The Science of Composting – A Guide to Different Types of Composting Methods

Composting is a great way of recycling organic waste into a nutrient-rich material that can be used to fertilize plants and improve soil quality. In this blog post, we will be looking at the different types of composting methods suited for different situations. We’ll also throw in some fun facts about composting to keep you engaged. So sit back, grab a cup of tea, and let’s explore the science of composting.

Backyard Composting

The most common type of composting is backyard composting. It’s easy to do and requires only a little bit of work. All you need is a bin and some organic waste like fruit peels, coffee grounds, and leaves. The bin can be homemade or purchased, and it needs to be placed in a sunny area. To begin composting, add the organic waste to the bin, and mix it occasionally. In a few months, you’ll have nutrient-rich compost ready to use in your garden. Did you know that composting can reduce your carbon footprint? Instead of sending your organic waste to the landfill, composting it reduces the amount of methane gas produced by decomposing organic waste.


Vermicomposting is a type of composting that uses earthworms to break down organic waste. It’s perfect for people who have limited space as it can be done indoors. All you need is a bin, bedding material, organic waste, and some earthworms. The earthworms consume the organic waste, and their castings, which is rich in nutrients, becomes the compost. Vermicomposting has been found to increase soil fertility and improve plant growth. Fun fact: Did you know that worms have five hearts?

Bokashi Composting

Bokashi composting is a Japanese technique that involves fermenting organic waste using microorganisms. The microorganisms break down the waste, and the end product is a pre-compost material that can be used to fertilize plants. Unlike other types of composting, bokashi composting works well with cooked food waste like pasta, meat, and dairy products. It’s also great for people who live in apartments as it doesn’t produce any odor. Did you know that bokashi composting can generate a liquid that can be used to fertilize plants? It’s called bokashi tea.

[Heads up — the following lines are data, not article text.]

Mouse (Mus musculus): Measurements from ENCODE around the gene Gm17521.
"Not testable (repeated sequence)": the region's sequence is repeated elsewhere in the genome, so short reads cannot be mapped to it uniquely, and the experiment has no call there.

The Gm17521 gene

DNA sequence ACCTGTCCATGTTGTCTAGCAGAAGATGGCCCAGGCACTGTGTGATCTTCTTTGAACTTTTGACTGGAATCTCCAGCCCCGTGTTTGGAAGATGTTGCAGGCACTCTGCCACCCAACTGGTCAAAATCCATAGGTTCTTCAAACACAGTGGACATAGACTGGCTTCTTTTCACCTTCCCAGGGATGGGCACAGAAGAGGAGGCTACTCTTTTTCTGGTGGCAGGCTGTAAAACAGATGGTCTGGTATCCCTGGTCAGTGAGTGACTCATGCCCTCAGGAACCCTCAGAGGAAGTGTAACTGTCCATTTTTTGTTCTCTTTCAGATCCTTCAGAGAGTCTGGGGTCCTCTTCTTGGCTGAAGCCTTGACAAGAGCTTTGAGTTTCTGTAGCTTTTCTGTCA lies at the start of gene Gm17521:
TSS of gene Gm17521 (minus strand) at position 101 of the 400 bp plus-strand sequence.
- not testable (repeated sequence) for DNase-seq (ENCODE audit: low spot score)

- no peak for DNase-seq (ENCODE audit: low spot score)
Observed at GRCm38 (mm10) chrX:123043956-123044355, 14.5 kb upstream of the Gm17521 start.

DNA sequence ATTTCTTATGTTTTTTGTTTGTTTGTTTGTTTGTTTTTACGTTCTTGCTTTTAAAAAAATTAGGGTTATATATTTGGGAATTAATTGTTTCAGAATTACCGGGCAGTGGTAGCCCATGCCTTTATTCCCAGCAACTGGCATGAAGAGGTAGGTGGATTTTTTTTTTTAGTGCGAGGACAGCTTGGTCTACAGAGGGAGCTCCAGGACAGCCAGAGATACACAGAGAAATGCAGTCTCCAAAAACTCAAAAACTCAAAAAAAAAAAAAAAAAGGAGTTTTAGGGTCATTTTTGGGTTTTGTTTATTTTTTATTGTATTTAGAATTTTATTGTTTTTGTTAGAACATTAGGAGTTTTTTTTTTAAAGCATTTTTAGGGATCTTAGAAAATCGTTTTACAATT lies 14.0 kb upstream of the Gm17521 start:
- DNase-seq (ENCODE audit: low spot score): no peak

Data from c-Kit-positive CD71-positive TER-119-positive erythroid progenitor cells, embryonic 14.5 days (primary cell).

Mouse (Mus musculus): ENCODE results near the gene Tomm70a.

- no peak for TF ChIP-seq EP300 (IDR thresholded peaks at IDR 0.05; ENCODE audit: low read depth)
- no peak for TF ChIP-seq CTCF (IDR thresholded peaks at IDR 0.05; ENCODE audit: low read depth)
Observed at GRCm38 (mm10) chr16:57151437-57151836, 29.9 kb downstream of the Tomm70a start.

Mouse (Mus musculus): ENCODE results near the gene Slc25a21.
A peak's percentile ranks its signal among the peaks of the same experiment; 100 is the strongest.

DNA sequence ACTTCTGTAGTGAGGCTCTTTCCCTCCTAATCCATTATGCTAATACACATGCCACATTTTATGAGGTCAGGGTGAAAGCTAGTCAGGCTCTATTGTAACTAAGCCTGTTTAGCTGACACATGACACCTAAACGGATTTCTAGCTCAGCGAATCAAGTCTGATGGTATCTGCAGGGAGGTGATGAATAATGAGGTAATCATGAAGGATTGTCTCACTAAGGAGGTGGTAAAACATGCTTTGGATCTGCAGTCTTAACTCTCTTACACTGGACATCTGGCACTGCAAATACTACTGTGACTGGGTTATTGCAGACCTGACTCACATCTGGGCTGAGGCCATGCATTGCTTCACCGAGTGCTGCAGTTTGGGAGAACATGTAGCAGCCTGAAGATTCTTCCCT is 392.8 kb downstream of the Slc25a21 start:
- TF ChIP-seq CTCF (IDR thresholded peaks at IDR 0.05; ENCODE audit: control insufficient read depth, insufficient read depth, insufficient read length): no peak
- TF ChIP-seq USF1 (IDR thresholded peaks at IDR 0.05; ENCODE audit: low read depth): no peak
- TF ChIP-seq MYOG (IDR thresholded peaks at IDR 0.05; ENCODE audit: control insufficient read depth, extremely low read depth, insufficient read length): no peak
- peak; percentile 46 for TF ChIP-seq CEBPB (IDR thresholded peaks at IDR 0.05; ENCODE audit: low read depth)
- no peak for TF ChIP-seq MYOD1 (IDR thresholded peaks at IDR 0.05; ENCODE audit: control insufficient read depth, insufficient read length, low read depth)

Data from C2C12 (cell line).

Hot Composting

Hot composting involves creating a pile of organic waste that heats up due to the natural breakdown process. It requires a lot of organic waste, a large area, and regular turning to ensure that the compost heats up evenly. Hot composting is fast and can produce high-quality compost in a few weeks. The high temperature of the composting process kills off any pathogens or weed seeds, resulting in a safe compost. Fun fact: Did you know that the ideal temperature for hot composting is between 130 and 150°F?

Humanure Composting

Humanure composting involves using human waste as fertilizer. It’s not for everyone, but it’s an excellent way of recycling human waste and reducing our carbon footprint. The process involves collecting human waste in a sterile container, mixing it with sawdust, and letting it decompose for a few months. The end product is safe compost that can be used in gardening. It’s essential to note that humanure composting carries a risk of pathogens, and proper safety measures must be taken. Did you know that the use of human waste as fertilizer dates back to ancient civilizations like the Greeks and Romans?

Our Thoughts on Composting

And there you have it, folks, a guide to the different types of composting methods. As sustainable living enthusiasts, composting is an excellent way of reducing our waste and improving our soil quality. Whether you have a backyard or live in an apartment, there’s a composting method suited for you. So, let’s get composting and do our part in creating a more sustainable future. Remember, composting may not save the world, but it’s a great place to start. Cheers to composting!


  1. Backyard Composting.” (2022). U.S. Environmental Protection Agency.
  2. Jenkins, J. (2023). “The Humanure Handbook: A Guide to Composting Human Manure.” Chelsea Green Publishing.
  3. Mancuso, N., Kehres, E. (2022). “The History of Human Waste as Fertilizer.” National Geographic Society.

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